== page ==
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Comment: Re:$3500 fine? (Score 1) 286

by Lord Lemur (#48262177) Attached to: Tech Firm Fined For Paying Imported Workers $1.21 Per Hour

Up until 1972 we had a few things happening. We had increasing GDP - per worker - per hour, we had increasing real wages, and we had the minimum wage pegged by law to a percentage of the productivity per worker per hour (thanks to those filthy Unions). The percentage escapes me currently. Then, in their (Legislature) infinite wisdom minimum wage was decoupled.

  The minimum wage has become a very small percentage of what it would have been (Almost $30 an hour in today's dollars, more than our median wage of around $20) because increases in productivity were no longer shared with workers and businesses. Business profits have expanded, however. As the automation process advanced and wages continued to be depressed the distribution of income became far less uniform. In simplified terms, those with the least income are your pure consumers. These folks have to spend every cent they earn, and many are negative savers because of this. So while wages have increased nominally and in real terms (for middle-class, but not the poor), the amount of productivity retained by the employer for each hour of labor has increased, about 75% (I’m going to call that a Corporate Greed Tax, because calling non-tax things a tax seems to be a cool thing to do) is retained by the employer now.
 

This could provide some optimal equilibrium I imagine, if there was some complex shared ownership scenario, but in our situation we have consumers with less money locally to purchase their own production back. The vast majority (about 90%) are worse off in this situation. Now by using, as you put it, an inflationary tax (what Randian craziness is that?) in the form of a minimum wage that is scaled to productivity you can shape your GINI curve, and get more of your consumers consuming. If, all things being equal, I can leverage 50% of my productivity (after Corporate Greed Tax) instead of only 25% I am strictly better off.

Now we certainly couldn’t go directly to $30 an hour for minimum wage overnight, and the issue is a bit more complex than this simplified version. We should properly be leveraging productivity enhancing technologies, driving wages up, driving work hours down and sharing in the Information Age boom in productivity, the same way we (via Unions) finally got our piece of the Industrial Revolution.

Comment: Re:$3500 fine? (Score 1) 286

by Lord Lemur (#48222289) Attached to: Tech Firm Fined For Paying Imported Workers $1.21 Per Hour

Read up a bit on the GINI and the effects of changing the shape of the GINI. It fundamentally disagrees with your statement. You might also correlate when we decoupled minimum wage in the US from worker productivity per hour also coincides with the precipitous plunge in real wage growth.

Comment: Re:Compelling, but a mix still better... (Score 1) 399

by Lord Lemur (#48198749) Attached to: NASA's HI-SEAS Project Results Suggests a Women-Only Mars Crew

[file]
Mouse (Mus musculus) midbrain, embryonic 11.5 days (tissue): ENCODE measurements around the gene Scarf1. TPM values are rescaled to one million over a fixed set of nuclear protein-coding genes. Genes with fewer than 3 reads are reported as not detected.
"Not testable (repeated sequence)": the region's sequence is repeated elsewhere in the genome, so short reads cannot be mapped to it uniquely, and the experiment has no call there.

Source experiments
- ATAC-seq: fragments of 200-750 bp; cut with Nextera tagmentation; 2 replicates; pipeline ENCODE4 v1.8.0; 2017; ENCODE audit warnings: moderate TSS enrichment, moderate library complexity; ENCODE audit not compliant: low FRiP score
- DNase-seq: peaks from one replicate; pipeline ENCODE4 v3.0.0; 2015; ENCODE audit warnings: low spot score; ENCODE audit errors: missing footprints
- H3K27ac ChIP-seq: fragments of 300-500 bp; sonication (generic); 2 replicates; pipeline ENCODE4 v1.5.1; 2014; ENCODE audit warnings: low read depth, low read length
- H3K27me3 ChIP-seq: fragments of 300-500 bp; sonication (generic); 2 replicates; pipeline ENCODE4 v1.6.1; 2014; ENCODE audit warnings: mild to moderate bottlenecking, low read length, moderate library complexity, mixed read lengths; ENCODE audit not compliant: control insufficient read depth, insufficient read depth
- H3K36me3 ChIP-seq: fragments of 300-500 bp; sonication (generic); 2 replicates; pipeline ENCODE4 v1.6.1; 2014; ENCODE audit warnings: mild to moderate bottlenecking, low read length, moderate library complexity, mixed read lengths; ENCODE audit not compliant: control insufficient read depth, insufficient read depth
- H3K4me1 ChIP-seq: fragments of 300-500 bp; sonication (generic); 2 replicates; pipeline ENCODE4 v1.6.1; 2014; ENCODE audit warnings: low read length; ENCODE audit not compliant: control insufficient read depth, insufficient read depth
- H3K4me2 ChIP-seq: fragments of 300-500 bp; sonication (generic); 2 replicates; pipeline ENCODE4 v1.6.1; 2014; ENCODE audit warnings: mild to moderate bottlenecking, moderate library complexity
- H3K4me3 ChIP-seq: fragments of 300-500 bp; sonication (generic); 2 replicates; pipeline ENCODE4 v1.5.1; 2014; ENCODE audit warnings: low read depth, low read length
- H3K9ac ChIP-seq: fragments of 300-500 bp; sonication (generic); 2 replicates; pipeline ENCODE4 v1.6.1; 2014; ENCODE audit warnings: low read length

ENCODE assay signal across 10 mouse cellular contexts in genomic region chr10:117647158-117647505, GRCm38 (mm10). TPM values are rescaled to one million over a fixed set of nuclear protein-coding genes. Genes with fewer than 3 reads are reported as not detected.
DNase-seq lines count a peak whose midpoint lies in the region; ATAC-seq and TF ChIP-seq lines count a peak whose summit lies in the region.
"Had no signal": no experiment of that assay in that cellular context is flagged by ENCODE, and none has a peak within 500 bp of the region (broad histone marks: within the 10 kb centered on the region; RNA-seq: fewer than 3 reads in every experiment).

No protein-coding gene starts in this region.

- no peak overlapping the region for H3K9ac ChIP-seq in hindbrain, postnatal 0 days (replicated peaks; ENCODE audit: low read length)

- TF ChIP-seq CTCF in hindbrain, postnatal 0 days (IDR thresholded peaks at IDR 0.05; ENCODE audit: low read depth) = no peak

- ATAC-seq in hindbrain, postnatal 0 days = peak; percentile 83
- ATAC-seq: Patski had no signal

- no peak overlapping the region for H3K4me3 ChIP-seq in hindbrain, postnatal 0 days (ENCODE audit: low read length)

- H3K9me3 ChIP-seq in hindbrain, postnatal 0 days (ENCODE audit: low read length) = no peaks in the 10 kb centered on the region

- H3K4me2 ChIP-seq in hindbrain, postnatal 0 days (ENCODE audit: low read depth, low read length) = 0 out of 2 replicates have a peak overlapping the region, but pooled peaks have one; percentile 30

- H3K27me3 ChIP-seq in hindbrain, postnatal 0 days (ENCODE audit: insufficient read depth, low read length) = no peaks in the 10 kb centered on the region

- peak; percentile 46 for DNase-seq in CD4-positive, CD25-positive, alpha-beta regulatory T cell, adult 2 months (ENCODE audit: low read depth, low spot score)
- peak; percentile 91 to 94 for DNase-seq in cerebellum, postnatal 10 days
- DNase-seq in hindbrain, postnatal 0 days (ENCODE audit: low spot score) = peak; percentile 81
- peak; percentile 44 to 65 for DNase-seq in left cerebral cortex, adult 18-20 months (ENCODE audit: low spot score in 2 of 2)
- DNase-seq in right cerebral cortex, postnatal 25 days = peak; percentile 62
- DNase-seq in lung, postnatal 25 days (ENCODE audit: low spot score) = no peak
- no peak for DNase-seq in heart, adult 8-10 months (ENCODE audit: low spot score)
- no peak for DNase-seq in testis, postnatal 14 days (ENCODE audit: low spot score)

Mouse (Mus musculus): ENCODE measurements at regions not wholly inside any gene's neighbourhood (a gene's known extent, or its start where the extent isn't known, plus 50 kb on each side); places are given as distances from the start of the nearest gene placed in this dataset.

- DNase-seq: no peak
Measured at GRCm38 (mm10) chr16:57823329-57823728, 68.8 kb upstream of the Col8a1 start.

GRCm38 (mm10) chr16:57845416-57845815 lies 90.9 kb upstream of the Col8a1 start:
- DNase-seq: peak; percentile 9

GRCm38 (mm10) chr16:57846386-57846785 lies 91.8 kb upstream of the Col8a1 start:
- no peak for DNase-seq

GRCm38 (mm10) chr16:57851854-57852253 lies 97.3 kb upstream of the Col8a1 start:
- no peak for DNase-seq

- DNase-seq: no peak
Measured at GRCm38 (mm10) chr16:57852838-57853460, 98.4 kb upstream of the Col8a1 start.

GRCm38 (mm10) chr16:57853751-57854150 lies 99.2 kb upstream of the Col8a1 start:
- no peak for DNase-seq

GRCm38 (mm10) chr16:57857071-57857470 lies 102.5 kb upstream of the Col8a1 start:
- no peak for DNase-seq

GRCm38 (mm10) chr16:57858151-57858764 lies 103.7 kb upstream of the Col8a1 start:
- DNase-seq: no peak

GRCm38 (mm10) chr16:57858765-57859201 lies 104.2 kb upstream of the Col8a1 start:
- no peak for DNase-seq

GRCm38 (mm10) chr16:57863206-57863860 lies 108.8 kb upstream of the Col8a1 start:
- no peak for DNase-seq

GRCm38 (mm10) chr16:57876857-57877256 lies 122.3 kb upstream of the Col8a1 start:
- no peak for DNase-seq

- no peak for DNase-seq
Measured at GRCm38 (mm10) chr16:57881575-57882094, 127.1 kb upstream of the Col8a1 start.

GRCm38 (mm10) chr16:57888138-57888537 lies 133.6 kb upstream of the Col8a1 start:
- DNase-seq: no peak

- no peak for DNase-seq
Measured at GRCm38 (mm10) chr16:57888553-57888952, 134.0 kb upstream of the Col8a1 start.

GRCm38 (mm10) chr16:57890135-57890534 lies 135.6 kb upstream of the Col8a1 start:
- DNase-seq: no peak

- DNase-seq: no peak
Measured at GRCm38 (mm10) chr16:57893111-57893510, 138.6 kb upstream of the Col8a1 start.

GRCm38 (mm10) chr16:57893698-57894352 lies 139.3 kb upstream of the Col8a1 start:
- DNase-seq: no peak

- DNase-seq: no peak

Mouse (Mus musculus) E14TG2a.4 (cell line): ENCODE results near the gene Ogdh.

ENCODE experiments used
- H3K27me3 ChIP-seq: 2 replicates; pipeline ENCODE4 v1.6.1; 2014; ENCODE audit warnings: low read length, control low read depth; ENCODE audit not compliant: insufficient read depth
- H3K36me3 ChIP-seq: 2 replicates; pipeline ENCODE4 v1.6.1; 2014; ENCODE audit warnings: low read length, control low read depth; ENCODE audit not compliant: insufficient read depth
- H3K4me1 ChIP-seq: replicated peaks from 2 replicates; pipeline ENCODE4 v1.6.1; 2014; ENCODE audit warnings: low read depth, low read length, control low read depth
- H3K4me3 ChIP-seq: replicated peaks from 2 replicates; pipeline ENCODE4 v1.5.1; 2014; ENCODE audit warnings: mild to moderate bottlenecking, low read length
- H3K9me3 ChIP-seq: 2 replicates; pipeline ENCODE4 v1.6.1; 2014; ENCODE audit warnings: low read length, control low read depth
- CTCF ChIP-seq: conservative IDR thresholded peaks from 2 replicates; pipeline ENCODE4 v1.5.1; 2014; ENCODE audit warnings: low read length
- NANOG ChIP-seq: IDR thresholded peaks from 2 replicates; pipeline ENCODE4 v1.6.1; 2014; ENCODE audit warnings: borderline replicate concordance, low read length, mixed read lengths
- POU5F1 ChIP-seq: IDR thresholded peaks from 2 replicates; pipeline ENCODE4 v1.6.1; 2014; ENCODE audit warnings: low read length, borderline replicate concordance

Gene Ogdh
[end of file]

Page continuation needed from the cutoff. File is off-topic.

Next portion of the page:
If the conclusion of a study was that sending women to space was inefficient, there would be plenty of people screaming that it was sexist. This study, like all mono-culture solutions involving human endeavor says more about the opinions of those writing the conclusion then what the optimal solution would be. In all of my years, I have never been involved in any mission, plan or project that couldn't receive the benefits of more diverse viewpoints and experience In my experience, this is true for warfare, public service, private service, charity work; anything that requires people to work together to solve problems. People of different backgrounds, cultures, genders, ect. provide very large intangible benefits that contribute to success. Saying that one class of people should be excluded from a difficult endeavor because they eat more is very short sighted.

Comment: Re:Score one for the other team (Score 1) 173

by Lord Lemur (#48004281) Attached to: Solar System's Water Is Older Than the Sun

Whether such phenomena are "truly random" or not (a bit of a paradox for a supposedly generally-deterministic physics), or, say, a perfect back-door to controlling all of physical reality that an insightful engineer might put in, or, say a God, is a metaphysical question. But that it can happen is clear, as a matter of science.

One of these, vaccum fluctuations, has the ability to predict something and is theoretically testable thus science, the other is god. The problem with your myth of choice is that it is a myth of the gaps. It can only exist where we don't yet know the answer. When we find the answer it will retreat further. There isn't any sort of rational experiment we can preform to prove it's existance, and it has absolutely no predictive power whatsoever. It is faith in that it is a useless expendeture of intelectual power to try and defend.

All that being said, if it makes you a better person, or makes you feel good, or whatever, by all means god it up. Please, however don't insist that other's pretend it is valid or rational.

Some people claim that the UNIX learning curve is steep, but at least you only have to climb it once.

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